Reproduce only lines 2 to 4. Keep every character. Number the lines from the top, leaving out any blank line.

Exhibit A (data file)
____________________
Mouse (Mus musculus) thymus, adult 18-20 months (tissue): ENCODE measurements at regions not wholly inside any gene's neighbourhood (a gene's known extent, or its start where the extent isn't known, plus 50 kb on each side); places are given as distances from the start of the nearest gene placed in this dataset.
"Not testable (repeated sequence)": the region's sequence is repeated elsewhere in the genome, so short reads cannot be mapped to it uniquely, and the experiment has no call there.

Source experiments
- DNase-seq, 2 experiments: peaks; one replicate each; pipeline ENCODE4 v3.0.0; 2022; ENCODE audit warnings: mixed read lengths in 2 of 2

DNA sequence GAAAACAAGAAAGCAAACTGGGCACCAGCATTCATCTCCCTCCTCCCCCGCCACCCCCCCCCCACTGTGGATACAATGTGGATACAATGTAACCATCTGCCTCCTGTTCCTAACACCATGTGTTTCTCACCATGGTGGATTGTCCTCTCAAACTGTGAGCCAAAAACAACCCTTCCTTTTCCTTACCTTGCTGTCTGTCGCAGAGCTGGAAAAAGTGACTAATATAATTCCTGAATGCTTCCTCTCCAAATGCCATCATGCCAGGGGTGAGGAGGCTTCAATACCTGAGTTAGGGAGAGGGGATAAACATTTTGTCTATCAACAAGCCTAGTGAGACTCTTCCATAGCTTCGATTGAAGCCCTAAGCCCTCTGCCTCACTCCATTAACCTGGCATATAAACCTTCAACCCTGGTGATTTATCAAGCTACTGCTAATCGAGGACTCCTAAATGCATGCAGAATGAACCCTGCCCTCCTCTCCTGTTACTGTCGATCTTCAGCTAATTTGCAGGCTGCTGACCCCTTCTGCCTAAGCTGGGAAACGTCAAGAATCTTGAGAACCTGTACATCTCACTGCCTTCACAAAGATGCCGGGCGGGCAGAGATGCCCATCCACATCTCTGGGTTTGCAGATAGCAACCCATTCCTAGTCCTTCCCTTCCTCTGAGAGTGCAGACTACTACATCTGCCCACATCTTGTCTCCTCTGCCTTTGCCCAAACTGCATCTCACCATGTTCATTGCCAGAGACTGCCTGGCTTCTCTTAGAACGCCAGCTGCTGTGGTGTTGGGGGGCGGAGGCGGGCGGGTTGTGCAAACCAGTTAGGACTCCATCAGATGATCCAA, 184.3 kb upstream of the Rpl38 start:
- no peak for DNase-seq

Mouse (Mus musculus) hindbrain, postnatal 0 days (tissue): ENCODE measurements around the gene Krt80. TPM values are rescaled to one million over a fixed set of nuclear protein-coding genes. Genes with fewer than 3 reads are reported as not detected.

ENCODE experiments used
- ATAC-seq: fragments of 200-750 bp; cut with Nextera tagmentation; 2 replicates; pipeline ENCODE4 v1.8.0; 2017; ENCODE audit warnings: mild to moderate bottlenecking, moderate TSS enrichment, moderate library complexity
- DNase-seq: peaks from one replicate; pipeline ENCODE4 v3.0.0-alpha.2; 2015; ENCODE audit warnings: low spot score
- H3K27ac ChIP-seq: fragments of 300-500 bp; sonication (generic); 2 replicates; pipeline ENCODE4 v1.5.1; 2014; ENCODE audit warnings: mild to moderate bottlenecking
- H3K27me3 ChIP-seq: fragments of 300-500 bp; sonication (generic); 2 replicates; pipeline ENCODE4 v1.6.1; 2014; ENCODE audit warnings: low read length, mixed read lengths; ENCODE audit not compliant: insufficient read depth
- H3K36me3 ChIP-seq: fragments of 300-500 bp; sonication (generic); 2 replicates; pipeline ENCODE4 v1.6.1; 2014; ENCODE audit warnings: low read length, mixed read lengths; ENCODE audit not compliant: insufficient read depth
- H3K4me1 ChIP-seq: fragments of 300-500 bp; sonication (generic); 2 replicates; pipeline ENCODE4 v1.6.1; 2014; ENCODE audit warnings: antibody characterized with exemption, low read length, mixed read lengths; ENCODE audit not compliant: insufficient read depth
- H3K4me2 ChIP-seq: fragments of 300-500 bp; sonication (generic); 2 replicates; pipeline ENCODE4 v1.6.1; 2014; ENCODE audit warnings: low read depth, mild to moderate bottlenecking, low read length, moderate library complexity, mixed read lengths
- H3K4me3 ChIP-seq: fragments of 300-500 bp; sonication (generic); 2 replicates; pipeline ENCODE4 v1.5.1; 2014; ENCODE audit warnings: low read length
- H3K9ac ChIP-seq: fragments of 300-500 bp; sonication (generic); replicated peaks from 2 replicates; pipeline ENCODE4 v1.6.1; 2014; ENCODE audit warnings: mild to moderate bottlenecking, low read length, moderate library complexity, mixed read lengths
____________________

"Not testable (repeated sequence)": the region's sequence is repeated elsewhere in the genome, so short reads cannot be mapped to it uniquely, and the experiment has no call there.

Source experiments
- DNase-seq, 2 experiments: peaks; one replicate each; pipeline ENCODE4 v3.0.0; 2022; ENCODE audit warnings: mixed read lengths in 2 of 2